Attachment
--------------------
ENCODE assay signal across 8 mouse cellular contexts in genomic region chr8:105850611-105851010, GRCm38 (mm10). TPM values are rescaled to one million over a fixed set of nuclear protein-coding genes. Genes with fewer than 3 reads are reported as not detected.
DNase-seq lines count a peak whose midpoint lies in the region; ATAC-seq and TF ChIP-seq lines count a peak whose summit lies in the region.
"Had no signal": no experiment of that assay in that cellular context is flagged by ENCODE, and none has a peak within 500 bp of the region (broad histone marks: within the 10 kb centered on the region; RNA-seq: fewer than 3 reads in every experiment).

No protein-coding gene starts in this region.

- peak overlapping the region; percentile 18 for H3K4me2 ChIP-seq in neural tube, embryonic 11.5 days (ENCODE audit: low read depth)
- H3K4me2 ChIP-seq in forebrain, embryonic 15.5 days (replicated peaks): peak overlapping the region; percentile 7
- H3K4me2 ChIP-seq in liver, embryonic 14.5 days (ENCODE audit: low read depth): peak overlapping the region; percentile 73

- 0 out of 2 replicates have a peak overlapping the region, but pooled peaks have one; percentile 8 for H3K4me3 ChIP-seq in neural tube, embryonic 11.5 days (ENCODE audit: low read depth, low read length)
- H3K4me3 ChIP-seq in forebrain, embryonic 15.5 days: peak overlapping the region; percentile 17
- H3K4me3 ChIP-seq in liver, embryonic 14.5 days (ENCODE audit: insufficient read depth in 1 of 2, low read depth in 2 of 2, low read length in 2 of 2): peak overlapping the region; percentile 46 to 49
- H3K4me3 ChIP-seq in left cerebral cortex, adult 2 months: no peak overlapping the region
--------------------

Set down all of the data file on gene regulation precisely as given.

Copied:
ENCODE assay signal across 8 mouse cellular contexts in genomic region chr8:105850611-105851010, GRCm38 (mm10). TPM values are rescaled to one million over a fixed set of nuclear protein-coding genes. Genes with fewer than 3 reads are reported as not detected.
DNase-seq lines count a peak whose midpoint lies in the region; ATAC-seq and TF ChIP-seq lines count a peak whose summit lies in the region.
"Had no signal": no experiment of that assay in that cellular context is flagged by ENCODE, and none has a peak within 500 bp of the region (broad histone marks: within the 10 kb centered on the region; RNA-seq: fewer than 3 reads in every experiment).

No protein-coding gene starts in this region.

- peak overlapping the region; percentile 18 for H3K4me2 ChIP-seq in neural tube, embryonic 11.5 days (ENCODE audit: low read depth)
- H3K4me2 ChIP-seq in forebrain, embryonic 15.5 days (replicated peaks): peak overlapping the region; percentile 7
- H3K4me2 ChIP-seq in liver, embryonic 14.5 days (ENCODE audit: low read depth): peak overlapping the region; percentile 73

- 0 out of 2 replicates have a peak overlapping the region, but pooled peaks have one; percentile 8 for H3K4me3 ChIP-seq in neural tube, embryonic 11.5 days (ENCODE audit: low read depth, low read length)
- H3K4me3 ChIP-seq in forebrain, embryonic 15.5 days: peak overlapping the region; percentile 17
- H3K4me3 ChIP-seq in liver, embryonic 14.5 days (ENCODE audit: insufficient read depth in 1 of 2, low read depth in 2 of 2, low read length in 2 of 2): peak overlapping the region; percentile 46 to 49
- H3K4me3 ChIP-seq in left cerebral cortex, adult 2 months: no peak overlapping the region